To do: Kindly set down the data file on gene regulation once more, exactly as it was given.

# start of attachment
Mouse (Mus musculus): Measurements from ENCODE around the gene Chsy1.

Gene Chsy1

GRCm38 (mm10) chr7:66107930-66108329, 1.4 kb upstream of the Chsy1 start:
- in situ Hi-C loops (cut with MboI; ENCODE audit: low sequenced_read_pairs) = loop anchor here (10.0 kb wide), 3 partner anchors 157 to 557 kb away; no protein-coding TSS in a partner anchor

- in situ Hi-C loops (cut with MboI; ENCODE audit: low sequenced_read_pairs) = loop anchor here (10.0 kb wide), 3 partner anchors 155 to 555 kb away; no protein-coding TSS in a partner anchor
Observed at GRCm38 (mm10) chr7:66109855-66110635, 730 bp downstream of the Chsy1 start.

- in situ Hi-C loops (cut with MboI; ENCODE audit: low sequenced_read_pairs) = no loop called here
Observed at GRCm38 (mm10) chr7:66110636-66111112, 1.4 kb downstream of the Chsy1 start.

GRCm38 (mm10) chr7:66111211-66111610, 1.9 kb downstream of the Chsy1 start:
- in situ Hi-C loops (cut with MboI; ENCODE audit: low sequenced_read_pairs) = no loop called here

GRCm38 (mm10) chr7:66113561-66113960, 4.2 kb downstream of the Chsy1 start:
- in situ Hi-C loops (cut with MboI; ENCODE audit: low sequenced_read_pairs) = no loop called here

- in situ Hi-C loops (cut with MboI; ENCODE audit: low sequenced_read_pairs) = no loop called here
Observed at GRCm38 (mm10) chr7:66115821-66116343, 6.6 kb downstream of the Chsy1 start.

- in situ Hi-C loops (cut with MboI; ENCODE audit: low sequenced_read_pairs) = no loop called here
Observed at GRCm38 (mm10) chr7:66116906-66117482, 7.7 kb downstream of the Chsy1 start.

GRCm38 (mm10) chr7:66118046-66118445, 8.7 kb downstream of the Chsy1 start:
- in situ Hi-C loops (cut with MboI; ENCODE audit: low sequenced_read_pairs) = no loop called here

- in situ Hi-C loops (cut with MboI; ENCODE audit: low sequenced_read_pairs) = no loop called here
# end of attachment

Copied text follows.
Mouse (Mus musculus): Measurements from ENCODE around the gene Chsy1.

Gene Chsy1

GRCm38 (mm10) chr7:66107930-66108329, 1.4 kb upstream of the Chsy1 start:
- in situ Hi-C loops (cut with MboI; ENCODE audit: low sequenced_read_pairs) = loop anchor here (10.0 kb wide), 3 partner anchors 157 to 557 kb away; no protein-coding TSS in a partner anchor

- in situ Hi-C loops (cut with MboI; ENCODE audit: low sequenced_read_pairs) = loop anchor here (10.0 kb wide), 3 partner anchors 155 to 555 kb away; no protein-coding TSS in a partner anchor
Observed at GRCm38 (mm10) chr7:66109855-66110635, 730 bp downstream of the Chsy1 start.

- in situ Hi-C loops (cut with MboI; ENCODE audit: low sequenced_read_pairs) = no loop called here
Observed at GRCm38 (mm10) chr7:66110636-66111112, 1.4 kb downstream of the Chsy1 start.

GRCm38 (mm10) chr7:66111211-66111610, 1.9 kb downstream of the Chsy1 start:
- in situ Hi-C loops (cut with MboI; ENCODE audit: low sequenced_read_pairs) = no loop called here

GRCm38 (mm10) chr7:66113561-66113960, 4.2 kb downstream of the Chsy1 start:
- in situ Hi-C loops (cut with MboI; ENCODE audit: low sequenced_read_pairs) = no loop called here

- in situ Hi-C loops (cut with MboI; ENCODE audit: low sequenced_read_pairs) = no loop called here
Observed at GRCm38 (mm10) chr7:66115821-66116343, 6.6 kb downstream of the Chsy1 start.

- in situ Hi-C loops (cut with MboI; ENCODE audit: low sequenced_read_pairs) = no loop called here
Observed at GRCm38 (mm10) chr7:66116906-66117482, 7.7 kb downstream of the Chsy1 start.

GRCm38 (mm10) chr7:66118046-66118445, 8.7 kb downstream of the Chsy1 start:
- in situ Hi-C loops (cut with MboI; ENCODE audit: low sequenced_read_pairs) = no loop called here

- in situ Hi-C loops (cut with MboI; ENCODE audit: low sequenced_read_pairs) = no loop called here